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embryos; human embryonic stem cells come from human embryos and are easy to harvest and turn into other cells (pluripotent is the word that ‘they’ use). Human embryos are unborn humans or (so as to be as neutral as possible) are precursors to unborn humans—the distinction is unimportant. Tere is not time or space here to debate when an embryo becomes a human being—the views are varied, many and complex. Human embryos have no voice; they cannot consent or refuse; they have to be looked aſter carefully—and generally we humans and our bodies (but mainly our bodies) do quite a good job at that. However, it might be possible to make or grow things from stem cells that are truly ghastly or it might be necessary in the harvesting process to take something from an embryo that affects the future viability of that embryo. One can also envisage humans being specially bred so that such harvesting can take place. In the view of this author, this is distasteful to say the least.

cannot (or in some cases, will not) obtain patents at the end. Tis is not an uncommon situation. Tird, questions of morality are not for lawyers, judges, politicians, churchmen or anybody else to decide. When people speak of things being moral or immoral, they are really trying to tell you that your thinking is being done for you. Any sort of examination, even if by the most accidental philosopher, will reveal that morality is easy to define—it is concerned with the notion of what is right and wrong—and almost impossible to apply. Instead of morality, why don’t we have a set of predefined rules that everybody understands—the law?

Te Biotech Directive, a piece of Eurolegislation, can be the subject of consideration of what used to be called the European Court of Justice (now called the Court of Justice of the European Union) that is what has happened recently. Human embryonic stem cells are not new. Tey have been around for pretty much as long as humans have trod the earth. Stem cells are precursor cells. Specific cells start off as general or stem cells and then become adapted or fashioned by their host body with all of its chemistry into cells that perform specific functions. Embryonic stem cells are the same except that they come from

Conversely, it might also be possible to make real and painless advances in disease treatment and cure, if such things were allowed. Some might call such things (which are potentially perfectly lawful, though licences may be required) immoral and some not. Scientists want to research this and want to reap any commercial reward available to them. Tey have one small problem—the laws of patents say that you cannot do this even when you are not trying to do so in the first place.

In Oliver Brüstle v Greenpeace eV, the Court of Justice was asked to decide whether Brüstle’s patent was bad because it amounted to an attempt to patent the use of a human embryo for industrial or commercial purposes. Brüstle’s patent was a patent concerning a means of using a human embryonic stem cell to create nerve cells that could then be used to treat nerve- type disorders. Greenpeace sought to have the patent or parts of it revoked. Advocate General Bot, having considered submissions, came to the view that where the process in question “necessitates the prior destruction of human embryos or their use as base material, even if the description of that process does not contain any reference to the use of human embryos”, then any related patent would be invalid. He seemed to find as fact that this is the case even though it does not appear to have been found, yet. Te Court of Justice has yet to decide the matter. However the Advocate General’s reasoning was curious.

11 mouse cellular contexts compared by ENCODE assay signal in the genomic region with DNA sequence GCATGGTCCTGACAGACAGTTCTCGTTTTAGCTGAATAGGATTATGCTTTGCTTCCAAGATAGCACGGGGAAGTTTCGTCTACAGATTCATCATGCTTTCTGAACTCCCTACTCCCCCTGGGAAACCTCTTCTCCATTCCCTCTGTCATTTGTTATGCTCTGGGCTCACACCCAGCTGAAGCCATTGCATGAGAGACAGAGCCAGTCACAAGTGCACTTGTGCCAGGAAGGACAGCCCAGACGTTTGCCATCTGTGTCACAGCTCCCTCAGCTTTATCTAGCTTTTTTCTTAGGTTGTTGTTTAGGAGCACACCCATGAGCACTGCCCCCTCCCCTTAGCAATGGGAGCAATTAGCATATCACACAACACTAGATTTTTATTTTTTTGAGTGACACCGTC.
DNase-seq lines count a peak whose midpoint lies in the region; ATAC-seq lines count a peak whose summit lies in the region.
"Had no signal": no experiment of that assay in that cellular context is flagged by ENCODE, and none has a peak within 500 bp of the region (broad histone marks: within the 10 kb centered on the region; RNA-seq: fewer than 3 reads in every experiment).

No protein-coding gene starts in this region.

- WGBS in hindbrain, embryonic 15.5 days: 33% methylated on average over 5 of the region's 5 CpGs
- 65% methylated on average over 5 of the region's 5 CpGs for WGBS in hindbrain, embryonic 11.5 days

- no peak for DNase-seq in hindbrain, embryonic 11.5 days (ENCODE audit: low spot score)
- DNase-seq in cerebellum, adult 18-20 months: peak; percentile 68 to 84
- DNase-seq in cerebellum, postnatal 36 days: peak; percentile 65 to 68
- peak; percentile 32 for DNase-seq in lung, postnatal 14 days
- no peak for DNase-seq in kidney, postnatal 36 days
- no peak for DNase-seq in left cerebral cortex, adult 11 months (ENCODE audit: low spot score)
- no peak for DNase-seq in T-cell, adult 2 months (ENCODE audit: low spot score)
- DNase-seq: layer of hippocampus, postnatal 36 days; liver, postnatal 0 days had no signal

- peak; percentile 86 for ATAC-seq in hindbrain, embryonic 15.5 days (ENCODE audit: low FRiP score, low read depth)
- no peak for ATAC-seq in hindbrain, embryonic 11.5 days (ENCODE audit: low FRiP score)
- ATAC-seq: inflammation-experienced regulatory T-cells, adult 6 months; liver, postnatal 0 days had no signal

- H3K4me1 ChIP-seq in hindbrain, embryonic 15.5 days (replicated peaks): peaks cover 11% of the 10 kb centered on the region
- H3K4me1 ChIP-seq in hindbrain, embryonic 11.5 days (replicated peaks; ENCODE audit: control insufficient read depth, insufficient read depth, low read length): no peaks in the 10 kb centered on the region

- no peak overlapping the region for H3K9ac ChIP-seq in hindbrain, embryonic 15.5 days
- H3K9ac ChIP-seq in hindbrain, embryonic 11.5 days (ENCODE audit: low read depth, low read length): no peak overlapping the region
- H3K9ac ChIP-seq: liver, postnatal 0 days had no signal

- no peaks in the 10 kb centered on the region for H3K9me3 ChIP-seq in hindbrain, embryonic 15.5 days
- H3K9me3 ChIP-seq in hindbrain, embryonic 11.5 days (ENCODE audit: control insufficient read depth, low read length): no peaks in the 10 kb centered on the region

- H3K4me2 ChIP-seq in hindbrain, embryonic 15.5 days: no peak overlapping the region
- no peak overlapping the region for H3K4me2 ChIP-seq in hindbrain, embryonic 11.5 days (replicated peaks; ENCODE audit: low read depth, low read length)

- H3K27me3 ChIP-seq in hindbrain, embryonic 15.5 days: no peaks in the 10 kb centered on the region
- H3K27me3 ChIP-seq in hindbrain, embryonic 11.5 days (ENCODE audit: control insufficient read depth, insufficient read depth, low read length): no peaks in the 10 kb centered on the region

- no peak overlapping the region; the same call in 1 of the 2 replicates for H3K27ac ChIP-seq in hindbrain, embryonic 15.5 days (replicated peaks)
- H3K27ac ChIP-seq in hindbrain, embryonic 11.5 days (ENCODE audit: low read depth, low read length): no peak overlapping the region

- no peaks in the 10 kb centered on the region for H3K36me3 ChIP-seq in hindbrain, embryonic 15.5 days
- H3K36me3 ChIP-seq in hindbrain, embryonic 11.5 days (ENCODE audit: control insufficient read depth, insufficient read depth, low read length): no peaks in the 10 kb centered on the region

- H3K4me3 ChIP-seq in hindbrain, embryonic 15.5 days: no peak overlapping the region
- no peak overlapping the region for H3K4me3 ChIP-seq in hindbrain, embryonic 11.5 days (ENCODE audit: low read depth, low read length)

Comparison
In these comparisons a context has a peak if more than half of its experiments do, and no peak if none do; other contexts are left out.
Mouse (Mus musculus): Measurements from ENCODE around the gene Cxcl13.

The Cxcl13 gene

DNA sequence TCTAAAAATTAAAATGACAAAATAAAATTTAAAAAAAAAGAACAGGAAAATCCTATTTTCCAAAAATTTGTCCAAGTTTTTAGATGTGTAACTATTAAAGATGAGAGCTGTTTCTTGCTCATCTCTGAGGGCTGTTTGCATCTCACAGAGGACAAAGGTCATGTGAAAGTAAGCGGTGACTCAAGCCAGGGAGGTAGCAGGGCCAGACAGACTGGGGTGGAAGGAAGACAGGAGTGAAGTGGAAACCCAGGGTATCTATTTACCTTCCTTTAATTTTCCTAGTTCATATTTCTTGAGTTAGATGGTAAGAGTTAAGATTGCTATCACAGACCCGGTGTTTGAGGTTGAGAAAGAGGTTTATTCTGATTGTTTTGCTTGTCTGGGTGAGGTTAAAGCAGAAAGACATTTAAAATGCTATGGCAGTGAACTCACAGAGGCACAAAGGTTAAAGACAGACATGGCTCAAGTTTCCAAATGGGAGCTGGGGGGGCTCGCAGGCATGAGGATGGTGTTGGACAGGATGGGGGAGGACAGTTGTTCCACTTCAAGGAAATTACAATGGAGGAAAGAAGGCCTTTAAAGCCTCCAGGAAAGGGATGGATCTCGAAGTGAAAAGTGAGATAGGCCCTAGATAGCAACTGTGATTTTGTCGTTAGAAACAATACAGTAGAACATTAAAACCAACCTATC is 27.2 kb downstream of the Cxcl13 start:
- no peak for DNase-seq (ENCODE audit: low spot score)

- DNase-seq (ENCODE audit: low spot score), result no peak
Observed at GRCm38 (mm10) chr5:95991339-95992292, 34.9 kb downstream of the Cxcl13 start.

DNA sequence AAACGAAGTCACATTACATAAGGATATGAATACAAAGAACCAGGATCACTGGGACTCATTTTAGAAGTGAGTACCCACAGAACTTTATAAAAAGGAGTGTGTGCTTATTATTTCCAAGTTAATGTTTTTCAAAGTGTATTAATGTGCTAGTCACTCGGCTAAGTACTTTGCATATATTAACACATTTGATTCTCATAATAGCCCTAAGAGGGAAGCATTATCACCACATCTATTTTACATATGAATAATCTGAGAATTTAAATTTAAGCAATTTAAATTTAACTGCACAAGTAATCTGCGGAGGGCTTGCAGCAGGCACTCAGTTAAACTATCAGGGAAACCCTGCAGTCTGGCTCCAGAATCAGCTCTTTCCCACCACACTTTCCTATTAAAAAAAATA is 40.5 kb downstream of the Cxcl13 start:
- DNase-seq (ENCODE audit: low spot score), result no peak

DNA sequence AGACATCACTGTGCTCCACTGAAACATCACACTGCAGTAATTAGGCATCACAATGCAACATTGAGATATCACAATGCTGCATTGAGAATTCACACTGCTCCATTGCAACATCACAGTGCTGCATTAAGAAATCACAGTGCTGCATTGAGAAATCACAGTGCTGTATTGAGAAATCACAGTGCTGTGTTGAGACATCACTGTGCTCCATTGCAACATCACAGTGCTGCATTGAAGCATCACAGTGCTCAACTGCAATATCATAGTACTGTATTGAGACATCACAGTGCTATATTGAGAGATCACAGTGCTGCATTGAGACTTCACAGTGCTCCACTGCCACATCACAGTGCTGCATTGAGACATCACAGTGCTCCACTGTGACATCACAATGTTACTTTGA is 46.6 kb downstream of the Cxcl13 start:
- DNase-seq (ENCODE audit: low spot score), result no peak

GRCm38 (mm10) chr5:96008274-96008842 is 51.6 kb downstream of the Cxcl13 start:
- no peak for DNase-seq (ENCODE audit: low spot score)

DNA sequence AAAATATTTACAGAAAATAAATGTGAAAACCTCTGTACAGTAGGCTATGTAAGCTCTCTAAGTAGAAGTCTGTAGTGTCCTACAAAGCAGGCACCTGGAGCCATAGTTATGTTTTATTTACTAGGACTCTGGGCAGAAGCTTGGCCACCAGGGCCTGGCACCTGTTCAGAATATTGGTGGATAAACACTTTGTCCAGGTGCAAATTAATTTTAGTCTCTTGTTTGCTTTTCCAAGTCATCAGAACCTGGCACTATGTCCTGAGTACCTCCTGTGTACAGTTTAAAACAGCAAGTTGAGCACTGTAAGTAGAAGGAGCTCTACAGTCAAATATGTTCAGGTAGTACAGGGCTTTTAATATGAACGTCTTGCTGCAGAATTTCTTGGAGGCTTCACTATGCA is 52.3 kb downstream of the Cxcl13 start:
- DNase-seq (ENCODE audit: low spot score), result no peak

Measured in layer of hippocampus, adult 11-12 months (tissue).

It was accepted that an embryonic stem cell originating from an embryo was no longer an embryo. It was also accepted that the patent was concerned with what to do with that embryonic

82 Life Sciences Intellectual Property Review 2011

stem cell, once removed. In other words, nothing was being patented concerning the actual use of the embryo, but only parts of it once removed. However, the Advocate General then voiced his disgust by saying that where the patent entailed doing something that would, if any attempt had been made to patent it, be objectionable, then the result was objectionable even if there was no legal reason to stop the intermediate process from being done anyway. Indeed, a specific set of licensing rules exists to regulate (but not prohibit) such things. Tis seems like an awful mess. It may indeed be immoral—and perhaps an objection might be tenable on such a ground—but the basis of objection was not to do with morals generally; it was to do with patenting the use of human embryonic cells. Te result is, again, that the Biotech Directive means something other than its words suggest.

Te Brüstle case has got the Biotech Directive off to a bad start. Legislation by extensive judicial colouring in, or even redrawing, does nothing but give our legislators a bad name and, importantly for patents and their backers, can scare away much-needed investment and encouragement.

Ashley Roughton is a barrister with Hogarth Chambers in London. He can be contacted at:

Ashley Roughton has experience in patents (mechanical, chemical and biotechnological), trademarks (registered and passing-off), breach of confidence and restraint of trade. He also has experience in border controls and condemnation proceedings, registered and unregistered designs, competition law, licensing, semiconductor topographies, copyright (media, entertainment, industrial designs and fashion) and data protection proceedings.

He has appeared in the European Court of Justice, the Court of First Instance, the Court of Appeal, the High Court, the Divisional Court, the County Court, the Crown Court, the magistrates’ court, the trademarks registry and the patent office.

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